It was 6 pm, 3 hours 10 min. later, when the trail levels off and I recognized that it is reaching the "true" Waikane Saddle. Soon it actually crosses the Saddle, and Dayle was sitting there drinking water. Pat was exploring more straight ahead. The ridge continues ahead eventually to reach Ohulehule, Pat's favorite mountain on Oahu. It also forks to the left to contour down into Kahana Valley, eventually paralleling a ditch to an intake that is the end of the classic Kahana Valley hike. Pat returns soon and we started down at 6:15.

The rest of the trail is uneventful. The route contours on and on, over and under many fallen trees. I remember the route differently, and Pat and Dayle were way in front. I started yelling, and they yelled back. They were sitting on a jeep road below. They told me that they went down some ravine. I don't like ravines, and since I can see them below, I made a beeline down the slope, holding on to trees.

It must be 6:45 or so. They have rearranged rides, which will arrive 7:30. I know that at 7:45, it becomes pitch-dark. I remember it doesn't take too long to come out ....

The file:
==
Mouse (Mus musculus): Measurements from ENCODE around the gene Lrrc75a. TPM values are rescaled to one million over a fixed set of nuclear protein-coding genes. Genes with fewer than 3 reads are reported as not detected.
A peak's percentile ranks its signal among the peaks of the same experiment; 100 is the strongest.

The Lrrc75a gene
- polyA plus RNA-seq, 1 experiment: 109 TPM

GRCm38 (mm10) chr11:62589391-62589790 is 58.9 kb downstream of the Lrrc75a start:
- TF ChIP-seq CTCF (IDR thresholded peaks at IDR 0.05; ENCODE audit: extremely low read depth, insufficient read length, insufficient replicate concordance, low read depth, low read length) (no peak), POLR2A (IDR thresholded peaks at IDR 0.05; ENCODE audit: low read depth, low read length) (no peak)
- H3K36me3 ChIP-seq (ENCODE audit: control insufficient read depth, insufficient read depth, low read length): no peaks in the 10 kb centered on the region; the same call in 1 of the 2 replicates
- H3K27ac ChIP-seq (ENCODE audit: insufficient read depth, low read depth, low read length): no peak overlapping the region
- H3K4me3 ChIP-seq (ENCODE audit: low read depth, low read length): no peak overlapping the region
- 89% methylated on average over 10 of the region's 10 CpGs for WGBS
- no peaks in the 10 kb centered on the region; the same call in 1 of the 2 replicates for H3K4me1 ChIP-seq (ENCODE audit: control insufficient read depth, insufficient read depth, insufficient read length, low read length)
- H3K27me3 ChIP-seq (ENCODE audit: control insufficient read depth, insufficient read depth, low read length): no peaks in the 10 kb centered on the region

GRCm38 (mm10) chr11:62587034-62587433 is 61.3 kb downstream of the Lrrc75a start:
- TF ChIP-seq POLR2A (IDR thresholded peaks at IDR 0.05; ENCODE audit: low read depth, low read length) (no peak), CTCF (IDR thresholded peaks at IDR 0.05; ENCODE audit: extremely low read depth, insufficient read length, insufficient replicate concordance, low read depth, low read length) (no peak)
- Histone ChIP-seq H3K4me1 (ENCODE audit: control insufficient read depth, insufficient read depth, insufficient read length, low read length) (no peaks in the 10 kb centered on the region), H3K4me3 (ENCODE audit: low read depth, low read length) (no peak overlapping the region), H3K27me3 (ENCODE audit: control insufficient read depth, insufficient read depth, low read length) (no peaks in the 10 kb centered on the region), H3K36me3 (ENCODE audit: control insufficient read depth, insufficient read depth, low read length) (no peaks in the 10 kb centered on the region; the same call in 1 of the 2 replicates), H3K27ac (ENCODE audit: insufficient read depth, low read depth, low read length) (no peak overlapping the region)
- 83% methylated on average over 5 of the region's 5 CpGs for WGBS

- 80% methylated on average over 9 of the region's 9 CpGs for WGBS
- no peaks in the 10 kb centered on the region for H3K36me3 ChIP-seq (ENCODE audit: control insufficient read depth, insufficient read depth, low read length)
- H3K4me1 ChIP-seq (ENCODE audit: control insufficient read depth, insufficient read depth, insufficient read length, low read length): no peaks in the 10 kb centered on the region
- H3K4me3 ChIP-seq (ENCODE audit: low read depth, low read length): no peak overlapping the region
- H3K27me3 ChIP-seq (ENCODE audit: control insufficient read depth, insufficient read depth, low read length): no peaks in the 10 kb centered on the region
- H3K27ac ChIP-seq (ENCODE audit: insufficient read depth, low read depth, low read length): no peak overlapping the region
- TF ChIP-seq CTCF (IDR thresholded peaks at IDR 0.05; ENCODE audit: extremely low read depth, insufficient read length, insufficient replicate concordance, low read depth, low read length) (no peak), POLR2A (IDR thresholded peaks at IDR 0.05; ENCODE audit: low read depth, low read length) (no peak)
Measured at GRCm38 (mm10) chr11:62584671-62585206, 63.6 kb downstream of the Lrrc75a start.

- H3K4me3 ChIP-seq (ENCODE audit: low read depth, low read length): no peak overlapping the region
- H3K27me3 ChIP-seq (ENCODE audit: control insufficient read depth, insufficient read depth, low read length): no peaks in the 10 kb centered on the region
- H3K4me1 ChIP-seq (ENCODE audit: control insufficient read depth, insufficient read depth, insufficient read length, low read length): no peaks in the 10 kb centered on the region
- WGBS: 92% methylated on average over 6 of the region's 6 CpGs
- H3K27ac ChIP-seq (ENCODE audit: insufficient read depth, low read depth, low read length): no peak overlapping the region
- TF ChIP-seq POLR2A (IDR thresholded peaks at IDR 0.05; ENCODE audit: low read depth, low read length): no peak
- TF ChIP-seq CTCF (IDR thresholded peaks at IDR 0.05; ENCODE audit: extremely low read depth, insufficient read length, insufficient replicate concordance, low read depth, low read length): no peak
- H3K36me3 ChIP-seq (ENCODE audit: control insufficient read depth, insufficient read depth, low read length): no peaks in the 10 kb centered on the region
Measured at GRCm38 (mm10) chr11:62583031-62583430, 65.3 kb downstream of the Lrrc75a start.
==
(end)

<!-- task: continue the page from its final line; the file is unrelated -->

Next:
I must have remembered wrong, or we took another shorter route back in 1990. The road was wide open and about as easy as Ala Moana Shopping Center, but it just keeps going on and on. 7:30, and it gets pitch-dark when under tree cover. 7:45, and it gets pitch-dark, period. I can see a faint white shape in front, and that's Pat, shimmering mud puddles, and something white scattered on the ground, which must be fallen vegetation, and I can't see anything else. Pat has an Indiglo watch, and he turned it on once as "flashlight" ....

I can't even see what time it is, but this seems to go on for an eternity until I see a faint light in the distance, and sounds of a motorcycle: must be near the highway! Then actual car headlight! There is a fenced gate that I almost collided with, and beyond are one passenger car and one truck, both with shining headlights! You can't believe how much I valued a light-bulb at that point in time.